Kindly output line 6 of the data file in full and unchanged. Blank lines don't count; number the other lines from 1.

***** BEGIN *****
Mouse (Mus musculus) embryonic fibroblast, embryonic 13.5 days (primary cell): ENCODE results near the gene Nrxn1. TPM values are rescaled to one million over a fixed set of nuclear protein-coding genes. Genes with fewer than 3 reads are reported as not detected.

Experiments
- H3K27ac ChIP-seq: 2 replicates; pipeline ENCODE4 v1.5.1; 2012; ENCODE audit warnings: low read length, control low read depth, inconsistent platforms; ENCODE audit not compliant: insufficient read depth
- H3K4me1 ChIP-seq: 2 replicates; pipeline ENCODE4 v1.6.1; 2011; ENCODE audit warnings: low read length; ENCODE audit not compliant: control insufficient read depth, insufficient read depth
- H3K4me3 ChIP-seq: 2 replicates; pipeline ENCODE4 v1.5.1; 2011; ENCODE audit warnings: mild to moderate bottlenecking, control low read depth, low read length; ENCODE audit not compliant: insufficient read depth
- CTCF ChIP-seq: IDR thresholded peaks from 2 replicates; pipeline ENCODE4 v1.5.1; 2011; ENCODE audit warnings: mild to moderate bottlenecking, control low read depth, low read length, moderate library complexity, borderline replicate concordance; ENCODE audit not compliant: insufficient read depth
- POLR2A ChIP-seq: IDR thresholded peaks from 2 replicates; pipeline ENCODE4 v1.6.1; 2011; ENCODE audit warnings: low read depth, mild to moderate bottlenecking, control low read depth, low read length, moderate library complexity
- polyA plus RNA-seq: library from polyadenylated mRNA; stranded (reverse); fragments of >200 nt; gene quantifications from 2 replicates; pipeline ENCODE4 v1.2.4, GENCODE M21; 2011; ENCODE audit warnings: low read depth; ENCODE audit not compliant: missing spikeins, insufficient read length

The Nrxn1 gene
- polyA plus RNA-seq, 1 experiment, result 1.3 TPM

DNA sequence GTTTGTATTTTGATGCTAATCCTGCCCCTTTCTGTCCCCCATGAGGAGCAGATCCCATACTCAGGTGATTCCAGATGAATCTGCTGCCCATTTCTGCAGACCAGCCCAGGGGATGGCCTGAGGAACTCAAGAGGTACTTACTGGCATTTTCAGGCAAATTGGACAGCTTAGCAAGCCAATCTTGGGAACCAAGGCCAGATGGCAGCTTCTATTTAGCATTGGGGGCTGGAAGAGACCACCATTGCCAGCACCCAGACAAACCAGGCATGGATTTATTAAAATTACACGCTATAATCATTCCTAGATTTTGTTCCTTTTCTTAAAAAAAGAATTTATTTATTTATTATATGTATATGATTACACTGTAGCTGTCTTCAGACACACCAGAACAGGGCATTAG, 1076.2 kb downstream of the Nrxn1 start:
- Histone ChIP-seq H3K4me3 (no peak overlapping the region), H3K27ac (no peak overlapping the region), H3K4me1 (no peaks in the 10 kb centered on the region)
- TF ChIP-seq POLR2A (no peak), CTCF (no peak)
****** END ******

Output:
- CTCF ChIP-seq: IDR thresholded peaks from 2 replicates; pipeline ENCODE4 v1.5.1; 2011; ENCODE audit warnings: mild to moderate bottlenecking, control low read depth, low read length, moderate library complexity, borderline replicate concordance; ENCODE audit not compliant: insufficient read depth